No matter what you do — networking online, setting up calls with people, going in-person to events— the key here is finding the balance between doing something scary and vulnerable (changing your mindset) and doing what feels comfortable (and even pleasurable!) to you. Because if you try it and you find it too dreadful, it won’t be sustainable in the long run. You can force yourself to go to something once, but you shouldn’t be forcing yourself every week; the thing itself must motivate you and feel validating in some way.

Remember to cast your net wide, and don’t take it personally if people don’t respond, or if do they do so in perfunctory ways. Don’t pin all your hopes and dreams on one person or one company. As long as YOU feel comfortable with what you’ve done to put yourself out there, you should be satisfied.

Make sure to reward yourself with ice cream or something pleasurable! Seriously.

7) Revisit and Refine

After you’ve gone through step 1— introspecting and writing down what you want, and then moved through step 2— the process of researching, collecting, and organizing knowledge, now it’s time to revisit what you wrote in step 1, and see if anything has changed. Are you still interested in the same fields? Have you discovered a new way to frame what you’re passionate about? Have your priorities and filters for jobs shifted?

8) Make it simple and focused

The key here is to distill it down into a simple, clear vision of what you’re looking for. Once you know what you’re targeting, you’ll be able to go after those jobs with far more confidence and effectiveness. Note: simple and focused means specific, but there are different types of specific.

One type of specific: “I’m looking for a marketing job in a small startup with a salary of 50k+ a year that’s based in NYC…”

Another type of specific: “I’m looking for a small, growing business where I can feel autonomous, take ownership of my projects, and learn tons of new things.”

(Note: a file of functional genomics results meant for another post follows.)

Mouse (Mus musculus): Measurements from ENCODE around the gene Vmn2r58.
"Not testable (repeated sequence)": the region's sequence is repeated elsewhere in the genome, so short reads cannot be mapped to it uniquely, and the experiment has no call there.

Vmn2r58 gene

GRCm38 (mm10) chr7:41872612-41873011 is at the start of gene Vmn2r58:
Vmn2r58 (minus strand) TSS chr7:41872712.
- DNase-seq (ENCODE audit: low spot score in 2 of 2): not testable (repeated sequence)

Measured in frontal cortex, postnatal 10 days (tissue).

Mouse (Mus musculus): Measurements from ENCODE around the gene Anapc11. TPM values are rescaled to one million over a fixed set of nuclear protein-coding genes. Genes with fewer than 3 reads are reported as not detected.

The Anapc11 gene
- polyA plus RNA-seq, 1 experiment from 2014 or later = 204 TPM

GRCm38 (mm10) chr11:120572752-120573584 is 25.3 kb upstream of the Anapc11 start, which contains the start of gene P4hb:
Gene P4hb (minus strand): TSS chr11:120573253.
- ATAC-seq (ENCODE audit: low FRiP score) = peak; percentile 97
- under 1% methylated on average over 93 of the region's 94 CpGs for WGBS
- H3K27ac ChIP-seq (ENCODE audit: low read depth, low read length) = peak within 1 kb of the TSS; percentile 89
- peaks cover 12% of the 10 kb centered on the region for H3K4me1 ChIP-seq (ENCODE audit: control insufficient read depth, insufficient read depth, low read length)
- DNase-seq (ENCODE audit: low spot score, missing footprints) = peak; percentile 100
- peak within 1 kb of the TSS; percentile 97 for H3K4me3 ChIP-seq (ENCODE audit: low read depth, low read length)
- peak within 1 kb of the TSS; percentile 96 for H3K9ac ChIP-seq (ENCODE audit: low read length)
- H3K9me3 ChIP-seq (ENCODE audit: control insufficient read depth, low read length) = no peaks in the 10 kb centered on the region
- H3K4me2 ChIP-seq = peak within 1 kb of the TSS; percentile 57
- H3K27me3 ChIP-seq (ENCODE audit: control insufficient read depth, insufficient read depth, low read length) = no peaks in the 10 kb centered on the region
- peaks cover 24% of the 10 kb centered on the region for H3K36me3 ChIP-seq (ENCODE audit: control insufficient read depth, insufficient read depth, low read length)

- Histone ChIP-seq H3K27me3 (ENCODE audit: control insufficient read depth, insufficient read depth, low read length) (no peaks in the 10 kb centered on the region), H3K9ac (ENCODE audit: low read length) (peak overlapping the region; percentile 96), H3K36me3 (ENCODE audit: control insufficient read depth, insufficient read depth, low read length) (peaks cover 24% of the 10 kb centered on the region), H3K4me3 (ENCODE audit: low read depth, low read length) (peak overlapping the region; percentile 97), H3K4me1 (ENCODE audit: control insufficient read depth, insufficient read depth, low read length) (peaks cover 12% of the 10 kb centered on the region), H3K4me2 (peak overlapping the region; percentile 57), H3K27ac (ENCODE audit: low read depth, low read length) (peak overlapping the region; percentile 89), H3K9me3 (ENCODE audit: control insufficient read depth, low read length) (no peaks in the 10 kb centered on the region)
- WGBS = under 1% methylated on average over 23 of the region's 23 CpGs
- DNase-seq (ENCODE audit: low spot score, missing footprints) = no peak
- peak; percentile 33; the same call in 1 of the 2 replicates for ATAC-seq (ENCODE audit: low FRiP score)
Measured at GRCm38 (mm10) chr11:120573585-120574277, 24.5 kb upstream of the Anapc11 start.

Part 3 - Telling your story

Moving through these 3 parts is like setting your mis-en-place before you cook. You have all the ingredients prepped and ready, and now the rest (the actual submitting of the application part) should be easy.

So now you have:

  1. A clear vision of purpose, priorities, and interests for your next job.
  2. A refined list of specific jobs and companies you’re interested in.
  3. A small group people you’ve spoken to and learned from.

Your next steps:

1) Find your why

Essentially, this is your story for why you’re applying to a specific job.

For each job listing, ask yourself 3 questions:

  1. What makes me excited about this job?
  2. How does it align with my purpose, intentions, and skill set?
  3. What can I contribute to this job?

Try free writing a paragraph about each job. The next challenge is seeing if you can distill it down into 2-3 sentences, and rewriting it for a targeted audience (the company) to read. This is what goes into your cover letter.

2) Articulate your brand

Personal branding might sound a bit pretentious, convoluted, or complicated, but essentially it’s just storytelling. Telling your own story in a way that resonates with the people you want to resonate with. It’s the process of distilling who you are and communicating it clearly. It is very important that you don’t try to speak to everyone, because then you’ll end up speaking to no one. When done well, personal branding feels authentic and true, rather than fake and forced.

I’ll be writing more on personal branding in the future, so for today I’ll keep it short and simple. To articulate your personal brand, ask yourself a few big questions.

  1. What are my core values and the purpose behind my work?
  2. What’s different about the way I work?
  3. What are my most defining qualities, personally or professionally?

I tell my brand coaching clients that articulating your personal brand is like carving a sculpture. You start from a big block of stone, and you refine it slowly.

3) Putting it all together

Then, it’s time to apply. For each job application, here’s what you do:

  1. Edit your resume with your brand + your why in mind.
  2. Write a cover letter including your brand + your why.
  3. If you have contacts in your target company, reach out to them with a short and sweet email to let them know you’re applying.

Then what?

Then you do it many, many times, until you find a job that feels right to you. The key here is to make it feel like a familiar activity — a habit that you do every few days, or every week— instead of building up pressure for each one so that it feels momentous and pressurized.

Here it might be useful to set a target number for yourself. It will depersonalize the process a bit and remove some of that anxiety (at least it did for me).

Do you have any suggestions, specific questions, or comments about this process? Feel free to write me by clicking the email icon on the top righthand corner— I will always respond.